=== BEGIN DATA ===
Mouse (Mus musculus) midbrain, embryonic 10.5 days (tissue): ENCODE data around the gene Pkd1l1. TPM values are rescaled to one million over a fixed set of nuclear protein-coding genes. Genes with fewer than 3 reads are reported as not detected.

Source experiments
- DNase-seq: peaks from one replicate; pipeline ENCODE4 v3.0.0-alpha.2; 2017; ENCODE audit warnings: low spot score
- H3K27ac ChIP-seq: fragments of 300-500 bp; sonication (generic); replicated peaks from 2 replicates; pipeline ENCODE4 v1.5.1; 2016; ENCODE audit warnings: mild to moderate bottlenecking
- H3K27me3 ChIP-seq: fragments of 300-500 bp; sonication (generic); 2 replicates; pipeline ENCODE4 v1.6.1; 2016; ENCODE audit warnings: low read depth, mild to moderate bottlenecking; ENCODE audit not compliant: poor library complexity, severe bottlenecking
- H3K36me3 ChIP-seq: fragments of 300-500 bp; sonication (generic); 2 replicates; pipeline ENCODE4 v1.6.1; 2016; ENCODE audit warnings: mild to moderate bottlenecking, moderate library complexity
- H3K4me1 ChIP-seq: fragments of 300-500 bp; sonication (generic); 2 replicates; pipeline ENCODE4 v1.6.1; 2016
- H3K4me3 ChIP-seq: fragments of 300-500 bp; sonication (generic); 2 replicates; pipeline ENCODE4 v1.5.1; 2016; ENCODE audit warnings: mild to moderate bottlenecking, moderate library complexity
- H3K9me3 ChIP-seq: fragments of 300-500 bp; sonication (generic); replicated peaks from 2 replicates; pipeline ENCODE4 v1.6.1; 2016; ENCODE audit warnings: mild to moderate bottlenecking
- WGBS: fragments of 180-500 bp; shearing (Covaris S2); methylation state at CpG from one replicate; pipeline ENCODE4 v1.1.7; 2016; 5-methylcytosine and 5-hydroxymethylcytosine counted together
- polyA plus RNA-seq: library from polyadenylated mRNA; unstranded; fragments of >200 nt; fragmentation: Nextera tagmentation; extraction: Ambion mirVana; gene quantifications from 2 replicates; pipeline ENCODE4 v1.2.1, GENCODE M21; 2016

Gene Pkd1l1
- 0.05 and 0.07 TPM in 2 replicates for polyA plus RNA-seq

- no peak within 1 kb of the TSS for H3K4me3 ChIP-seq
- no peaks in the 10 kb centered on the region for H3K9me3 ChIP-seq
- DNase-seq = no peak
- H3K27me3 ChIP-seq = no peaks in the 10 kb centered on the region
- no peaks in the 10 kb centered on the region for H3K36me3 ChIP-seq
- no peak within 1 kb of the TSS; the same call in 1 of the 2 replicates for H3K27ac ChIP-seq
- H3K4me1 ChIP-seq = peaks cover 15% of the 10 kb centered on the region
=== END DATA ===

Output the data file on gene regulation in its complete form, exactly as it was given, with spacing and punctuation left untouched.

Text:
Mouse (Mus musculus) midbrain, embryonic 10.5 days (tissue): ENCODE data around the gene Pkd1l1. TPM values are rescaled to one million over a fixed set of nuclear protein-coding genes. Genes with fewer than 3 reads are reported as not detected.

Source experiments
- DNase-seq: peaks from one replicate; pipeline ENCODE4 v3.0.0-alpha.2; 2017; ENCODE audit warnings: low spot score
- H3K27ac ChIP-seq: fragments of 300-500 bp; sonication (generic); replicated peaks from 2 replicates; pipeline ENCODE4 v1.5.1; 2016; ENCODE audit warnings: mild to moderate bottlenecking
- H3K27me3 ChIP-seq: fragments of 300-500 bp; sonication (generic); 2 replicates; pipeline ENCODE4 v1.6.1; 2016; ENCODE audit warnings: low read depth, mild to moderate bottlenecking; ENCODE audit not compliant: poor library complexity, severe bottlenecking
- H3K36me3 ChIP-seq: fragments of 300-500 bp; sonication (generic); 2 replicates; pipeline ENCODE4 v1.6.1; 2016; ENCODE audit warnings: mild to moderate bottlenecking, moderate library complexity
- H3K4me1 ChIP-seq: fragments of 300-500 bp; sonication (generic); 2 replicates; pipeline ENCODE4 v1.6.1; 2016
- H3K4me3 ChIP-seq: fragments of 300-500 bp; sonication (generic); 2 replicates; pipeline ENCODE4 v1.5.1; 2016; ENCODE audit warnings: mild to moderate bottlenecking, moderate library complexity
- H3K9me3 ChIP-seq: fragments of 300-500 bp; sonication (generic); replicated peaks from 2 replicates; pipeline ENCODE4 v1.6.1; 2016; ENCODE audit warnings: mild to moderate bottlenecking
- WGBS: fragments of 180-500 bp; shearing (Covaris S2); methylation state at CpG from one replicate; pipeline ENCODE4 v1.1.7; 2016; 5-methylcytosine and 5-hydroxymethylcytosine counted together
- polyA plus RNA-seq: library from polyadenylated mRNA; unstranded; fragments of >200 nt; fragmentation: Nextera tagmentation; extraction: Ambion mirVana; gene quantifications from 2 replicates; pipeline ENCODE4 v1.2.1, GENCODE M21; 2016

Gene Pkd1l1
- 0.05 and 0.07 TPM in 2 replicates for polyA plus RNA-seq

- no peak within 1 kb of the TSS for H3K4me3 ChIP-seq
- no peaks in the 10 kb centered on the region for H3K9me3 ChIP-seq
- DNase-seq = no peak
- H3K27me3 ChIP-seq = no peaks in the 10 kb centered on the region
- no peaks in the 10 kb centered on the region for H3K36me3 ChIP-seq
- no peak within 1 kb of the TSS; the same call in 1 of the 2 replicates for H3K27ac ChIP-seq
- H3K4me1 ChIP-seq = peaks cover 15% of the 10 kb centered on the region